Big Star RADIO CITY: New Book

Discussion in 'Music Corner' started by rstamberg, May 3, 2009.

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  1. rstamberg

    rstamberg Forum Resident Thread Starter

    Location:
    Riverside, CT
  2. rstamberg

    rstamberg Forum Resident Thread Starter

    Location:
    Riverside, CT
    No love for Alex Chilton or Big Star here? I'm very surprised.
     
  3. Chris M

    Chris M Forum Resident

    Location:
    Baton Rouge, LA
    Plenty of love here. Radio City and 3rd/Sister Lovers are probably in my all time top 10 albums list. Pretty sure this book isn't out yet though. I've had it pre-ordered for several months.
     
  4. babyblue

    babyblue Forum Resident

    Location:
    Pacific NW
    I'm excited about this book too and have had it in my Amazon wishlist for over a year. It's still not published yet.
     
  5. reechie

    reechie Forum Resident

    Location:
    Baltimore
  6. sacsongs

    sacsongs Well-Known Member

    Location:
    St. Louis , MO
    Another great book about the Memphis music scene is It Came From Memphis by Robert Gordon. There is a lot of emphasis in the book on the impact of Big Star and Alex on not just Memphis, but the national music scene.
     
  7. mark f.

    mark f. Forum Resident

    There's an excerpt here.

    Not super big fan of this series (some great, others not so) but this on should be interesting.

    Does Chilton live in Philadelphia? The writer says that he met with him in Philly and that his girlfriend lives on South Street.
     
  8. reechie

    reechie Forum Resident

    Location:
    Baltimore
    Last I'd heard, Chilton lived in New Orleans. In fact, for a few days during Hurricane Katrina, there was some concern because he'd stayed in the city, and no one had heard from him afterwards, until he finally turned up safe.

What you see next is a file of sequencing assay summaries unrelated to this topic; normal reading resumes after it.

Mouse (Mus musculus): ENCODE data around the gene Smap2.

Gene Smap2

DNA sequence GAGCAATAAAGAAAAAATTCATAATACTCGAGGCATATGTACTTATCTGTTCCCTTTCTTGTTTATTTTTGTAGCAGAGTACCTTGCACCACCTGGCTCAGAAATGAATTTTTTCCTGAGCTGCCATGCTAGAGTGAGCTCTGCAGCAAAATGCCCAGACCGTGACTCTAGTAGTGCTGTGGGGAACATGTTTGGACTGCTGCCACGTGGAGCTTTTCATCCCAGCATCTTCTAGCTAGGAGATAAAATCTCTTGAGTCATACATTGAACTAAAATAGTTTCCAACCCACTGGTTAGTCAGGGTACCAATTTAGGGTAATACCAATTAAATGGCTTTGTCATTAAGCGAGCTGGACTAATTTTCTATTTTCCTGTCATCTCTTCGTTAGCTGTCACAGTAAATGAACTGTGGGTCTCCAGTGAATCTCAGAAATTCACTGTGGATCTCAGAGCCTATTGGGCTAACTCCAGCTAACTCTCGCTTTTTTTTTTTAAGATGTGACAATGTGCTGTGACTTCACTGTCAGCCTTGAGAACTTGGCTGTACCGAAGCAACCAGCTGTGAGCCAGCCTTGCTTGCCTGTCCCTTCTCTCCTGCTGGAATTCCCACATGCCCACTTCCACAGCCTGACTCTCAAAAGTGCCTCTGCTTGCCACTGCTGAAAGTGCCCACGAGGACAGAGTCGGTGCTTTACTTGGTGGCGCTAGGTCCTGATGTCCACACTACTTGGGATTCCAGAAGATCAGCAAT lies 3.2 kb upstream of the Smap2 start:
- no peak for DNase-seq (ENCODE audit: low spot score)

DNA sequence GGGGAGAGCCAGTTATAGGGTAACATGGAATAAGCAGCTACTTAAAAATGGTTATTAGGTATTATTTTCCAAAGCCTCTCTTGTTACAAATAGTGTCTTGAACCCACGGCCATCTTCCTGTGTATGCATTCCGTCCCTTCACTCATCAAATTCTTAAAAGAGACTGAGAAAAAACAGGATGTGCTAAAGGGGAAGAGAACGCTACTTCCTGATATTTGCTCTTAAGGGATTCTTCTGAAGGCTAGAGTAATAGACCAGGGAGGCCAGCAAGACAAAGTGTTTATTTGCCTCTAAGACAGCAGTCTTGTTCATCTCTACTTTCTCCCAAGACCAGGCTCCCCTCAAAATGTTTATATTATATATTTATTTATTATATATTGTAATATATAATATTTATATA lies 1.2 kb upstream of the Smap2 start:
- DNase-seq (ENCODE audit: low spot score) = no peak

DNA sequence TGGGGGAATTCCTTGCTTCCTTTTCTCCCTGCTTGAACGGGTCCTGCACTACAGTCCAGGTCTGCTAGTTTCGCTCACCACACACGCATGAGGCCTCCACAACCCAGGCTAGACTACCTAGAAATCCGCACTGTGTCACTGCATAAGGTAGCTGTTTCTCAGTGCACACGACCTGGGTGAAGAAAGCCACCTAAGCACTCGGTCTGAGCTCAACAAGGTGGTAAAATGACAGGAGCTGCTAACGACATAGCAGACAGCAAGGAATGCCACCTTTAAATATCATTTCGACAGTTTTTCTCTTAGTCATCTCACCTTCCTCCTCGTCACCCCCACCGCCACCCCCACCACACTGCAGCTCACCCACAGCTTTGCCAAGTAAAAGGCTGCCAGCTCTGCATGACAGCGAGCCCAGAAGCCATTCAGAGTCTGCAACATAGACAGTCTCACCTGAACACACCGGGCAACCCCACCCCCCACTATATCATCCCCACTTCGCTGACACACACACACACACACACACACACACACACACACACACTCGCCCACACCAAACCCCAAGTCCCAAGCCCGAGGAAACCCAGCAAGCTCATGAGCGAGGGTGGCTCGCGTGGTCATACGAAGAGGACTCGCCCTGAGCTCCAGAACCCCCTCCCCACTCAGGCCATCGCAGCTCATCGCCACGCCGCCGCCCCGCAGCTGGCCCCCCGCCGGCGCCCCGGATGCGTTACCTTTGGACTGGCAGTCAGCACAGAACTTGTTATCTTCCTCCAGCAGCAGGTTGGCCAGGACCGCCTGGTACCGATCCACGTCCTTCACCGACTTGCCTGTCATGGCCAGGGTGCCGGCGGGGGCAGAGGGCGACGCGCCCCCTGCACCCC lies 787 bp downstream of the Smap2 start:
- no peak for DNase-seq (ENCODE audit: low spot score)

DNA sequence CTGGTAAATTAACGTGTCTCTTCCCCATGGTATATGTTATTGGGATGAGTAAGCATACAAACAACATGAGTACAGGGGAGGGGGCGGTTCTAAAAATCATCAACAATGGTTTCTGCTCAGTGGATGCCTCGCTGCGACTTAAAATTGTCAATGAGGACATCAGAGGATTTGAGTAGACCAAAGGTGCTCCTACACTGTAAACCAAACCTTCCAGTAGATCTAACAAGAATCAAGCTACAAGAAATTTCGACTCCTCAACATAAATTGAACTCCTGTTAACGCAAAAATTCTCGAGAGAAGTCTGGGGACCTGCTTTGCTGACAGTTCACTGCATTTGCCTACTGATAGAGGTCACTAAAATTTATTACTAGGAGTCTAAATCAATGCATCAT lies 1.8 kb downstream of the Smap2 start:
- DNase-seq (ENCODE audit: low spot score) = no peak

Maybe he's moved?
     
  9. mark f.

    mark f. Forum Resident

    Maybe. I always associate him with NO. If he lives here I'll keep an eye out for him. ;)
     
  10. Same here. Not sure what the problems are, but I do know this should be a good one because Bruce Eaton, the author, has a fairly long history with Chilton including playing with him. I'm really looking forward to it.
     
  11. mark f.

    mark f. Forum Resident

    I'm wondering why they included this particular interview excerpt from Chilton on the 33 1/3 blog.:confused: It's not exactly musically compelling IMO:

    Alex Chilton: That’s how my branch of the Chiltons got to Mississippi and they stayed there until three years before I was born. John Marshall Chilton, my great-great-grandfather was a lawyer and wrote a history of colonial Mississippi territory that is pretty good reading. He died in 1859 at the age of 43 but left a lot of children. My great-grandfather had been born in 1853. His name was Harrison Randolph Chilton. I guess that some of the Chiltons fought in the siege of Vicksburg but they seemed to have moved inland sometime around the 1860s to around Clinton, Mississippi. By the 1870s they were in Clinton and stayed around there.